Filing for bankruptcy is not something anyone plans to do, but there are circumstances where it is the only way forward. Thankfully, financial recovery after bankruptcy is possible. It may not be the easiest or straightest path, but it is doable when you are willing to put in the time and effort.
Rebuilding your credit after a bankruptcy filing may be intimidating, but there is a myriad of ways you can improve your credit report through new credit. Since bankruptcy is notorious for making it challenging to be approved for new credit, you might be wondering how soon you can get a credit card after bankruptcy.
There may be a few complications when applying for a credit card after bankruptcy. Still, you might be surprised by the stepping stones available to you from credit card companies for rebuilding credit. A bankruptcy filing, while undesirable, is set up for the possibility of complete financial recovery.
How Bankruptcy Works
Bankruptcy plays an essential role in the American economy. There must be a way for debts to be discharged when there is positively no way for them to be repaid in full according to the previously stipulated terms. While bankruptcy should be avoided to the best of your ability, there are times when it is the best possible option to move forward.
Bankruptcy offers a clean slate, whether through full discharge or debt settlement. How bankruptcy works depends on which chapter of bankruptcy one files. There are two types of bankruptcy individuals can file: Chapter 7 bankruptcy and Chapter 13 bankruptcy.
Chapter 7 Bankruptcy
Chapter 7 bankruptcy is what most people think of when they think of bankruptcy. All the balances of what you owe from credit cards to loans with monthly installments, with exceptions, are fully discharged. The exceptions to full discharge are minimal and include alimony, child support, taxes, and student loans.
The discharging of your debts could include selling some of your assets, including property. After Chapter 7 bankruptcy is fully settled, all your debts will be fully discharged apart from the exceptions listed above.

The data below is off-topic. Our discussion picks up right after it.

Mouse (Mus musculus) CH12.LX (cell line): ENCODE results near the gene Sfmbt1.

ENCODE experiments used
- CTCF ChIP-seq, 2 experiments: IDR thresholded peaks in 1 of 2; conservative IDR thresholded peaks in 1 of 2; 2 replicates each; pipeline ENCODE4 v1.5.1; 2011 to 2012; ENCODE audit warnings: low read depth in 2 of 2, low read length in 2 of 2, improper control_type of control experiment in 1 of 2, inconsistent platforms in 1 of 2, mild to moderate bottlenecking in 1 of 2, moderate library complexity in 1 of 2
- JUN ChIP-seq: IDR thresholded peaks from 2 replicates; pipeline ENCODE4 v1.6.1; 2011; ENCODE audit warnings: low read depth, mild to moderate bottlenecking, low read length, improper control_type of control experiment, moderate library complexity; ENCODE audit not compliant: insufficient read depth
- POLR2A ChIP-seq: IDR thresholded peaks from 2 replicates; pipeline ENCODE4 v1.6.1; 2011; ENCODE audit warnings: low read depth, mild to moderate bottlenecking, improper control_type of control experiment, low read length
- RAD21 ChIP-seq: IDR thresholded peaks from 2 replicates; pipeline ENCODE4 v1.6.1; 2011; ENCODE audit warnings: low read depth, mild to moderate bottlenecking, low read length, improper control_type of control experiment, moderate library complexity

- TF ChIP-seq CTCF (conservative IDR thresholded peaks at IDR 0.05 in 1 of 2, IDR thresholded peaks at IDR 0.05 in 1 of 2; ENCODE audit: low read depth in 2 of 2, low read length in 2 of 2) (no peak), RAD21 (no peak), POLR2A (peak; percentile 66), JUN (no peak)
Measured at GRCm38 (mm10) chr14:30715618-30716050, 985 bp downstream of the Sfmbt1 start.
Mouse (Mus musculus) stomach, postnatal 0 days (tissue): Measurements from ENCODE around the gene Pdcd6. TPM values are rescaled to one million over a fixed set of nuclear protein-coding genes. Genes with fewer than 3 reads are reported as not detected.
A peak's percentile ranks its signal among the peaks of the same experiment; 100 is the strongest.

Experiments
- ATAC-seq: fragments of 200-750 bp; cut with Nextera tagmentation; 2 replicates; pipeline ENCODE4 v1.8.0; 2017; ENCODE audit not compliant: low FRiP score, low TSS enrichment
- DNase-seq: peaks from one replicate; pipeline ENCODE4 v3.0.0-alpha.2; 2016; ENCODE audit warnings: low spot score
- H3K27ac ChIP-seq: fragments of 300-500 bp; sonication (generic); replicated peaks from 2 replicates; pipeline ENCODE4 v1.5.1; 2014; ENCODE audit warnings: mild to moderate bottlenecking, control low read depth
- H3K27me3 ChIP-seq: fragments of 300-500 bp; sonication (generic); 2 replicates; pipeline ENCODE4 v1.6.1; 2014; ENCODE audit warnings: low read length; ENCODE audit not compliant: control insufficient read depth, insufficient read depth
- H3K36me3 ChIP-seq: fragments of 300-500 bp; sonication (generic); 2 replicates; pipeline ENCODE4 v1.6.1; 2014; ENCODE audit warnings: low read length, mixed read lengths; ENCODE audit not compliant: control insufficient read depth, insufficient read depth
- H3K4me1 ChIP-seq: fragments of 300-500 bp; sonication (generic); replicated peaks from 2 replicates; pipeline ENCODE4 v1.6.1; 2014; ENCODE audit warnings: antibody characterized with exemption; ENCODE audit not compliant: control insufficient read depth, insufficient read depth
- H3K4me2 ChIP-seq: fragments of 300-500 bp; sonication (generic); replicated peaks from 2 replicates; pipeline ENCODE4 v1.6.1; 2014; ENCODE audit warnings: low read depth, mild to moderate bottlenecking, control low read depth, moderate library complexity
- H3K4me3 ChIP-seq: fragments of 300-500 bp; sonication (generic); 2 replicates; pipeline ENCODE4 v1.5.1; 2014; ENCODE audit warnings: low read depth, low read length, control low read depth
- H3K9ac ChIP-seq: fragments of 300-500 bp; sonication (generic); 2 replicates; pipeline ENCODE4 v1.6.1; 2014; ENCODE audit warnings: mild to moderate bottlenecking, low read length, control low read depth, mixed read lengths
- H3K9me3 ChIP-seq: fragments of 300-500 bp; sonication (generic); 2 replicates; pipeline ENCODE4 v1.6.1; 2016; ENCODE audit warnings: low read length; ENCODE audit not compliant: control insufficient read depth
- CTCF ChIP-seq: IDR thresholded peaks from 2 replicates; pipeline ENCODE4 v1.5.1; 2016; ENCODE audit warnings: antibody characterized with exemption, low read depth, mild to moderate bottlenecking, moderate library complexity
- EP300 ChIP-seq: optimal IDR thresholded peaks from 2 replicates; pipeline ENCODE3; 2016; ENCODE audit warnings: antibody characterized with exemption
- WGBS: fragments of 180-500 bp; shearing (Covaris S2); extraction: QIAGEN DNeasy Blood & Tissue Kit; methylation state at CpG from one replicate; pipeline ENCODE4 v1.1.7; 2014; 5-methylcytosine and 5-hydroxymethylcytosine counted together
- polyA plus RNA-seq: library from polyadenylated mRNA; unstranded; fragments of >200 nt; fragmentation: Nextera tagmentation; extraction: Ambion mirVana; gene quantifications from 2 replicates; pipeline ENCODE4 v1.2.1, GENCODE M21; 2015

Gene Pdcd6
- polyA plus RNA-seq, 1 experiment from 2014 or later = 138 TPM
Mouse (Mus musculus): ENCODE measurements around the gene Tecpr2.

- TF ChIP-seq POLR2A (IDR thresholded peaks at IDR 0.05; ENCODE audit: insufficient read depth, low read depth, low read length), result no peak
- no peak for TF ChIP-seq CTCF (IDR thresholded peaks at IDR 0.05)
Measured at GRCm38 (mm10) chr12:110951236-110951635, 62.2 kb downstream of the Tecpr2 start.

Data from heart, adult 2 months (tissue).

Chapter 13 Bankruptcy
Chapter 13 bankruptcy restructures your debt, settling it through a repayment plan over three to five years. Whatever is remaining through the restructuring process with be forgiven and discharged. This type of bankruptcy is a bit gentler on your credit report since you still pay a portion of your debt to your creditors.
Paying a portion of your debt through restructuring and a payment plan will enable you to hold onto your assets that might have otherwise been sold off through a Chapter 7 bankruptcy. Additionally, Chapter 13 bankruptcy falls off your credit report a few years sooner than Chapter 7.
How Filing for Bankruptcy Affects Your Credit
The three major credit bureaus that compile your credit reports are Transunion, Experian, and Equifax. Credit reports include personal details, account information, credit inquiries, collections, and public records. The three credit bureaus pull public records from state and county courts. These public records include foreclosures, repossessions, and personal bankruptcies.
Bankruptcy will show as a negative mark on all your credit reports that will impact how potential future lenders view you. A recent bankruptcy in your credit profile will cause many creditors, lenders, and landlords to decline your applications for loans, credit cards, and apartments. Those creditors who are willing to approve you may charge a higher interest rate and less favorable terms.
The potency of bankruptcy’s negative effect on your credit report will fade as time passes, and you will be able to eventually qualify for more favorable credit opportunities. If you put a solid effort into rebuilding credit after you file bankruptcy, your credit score will steadily increase, lessening the impact of the derogatory mark on your credit report.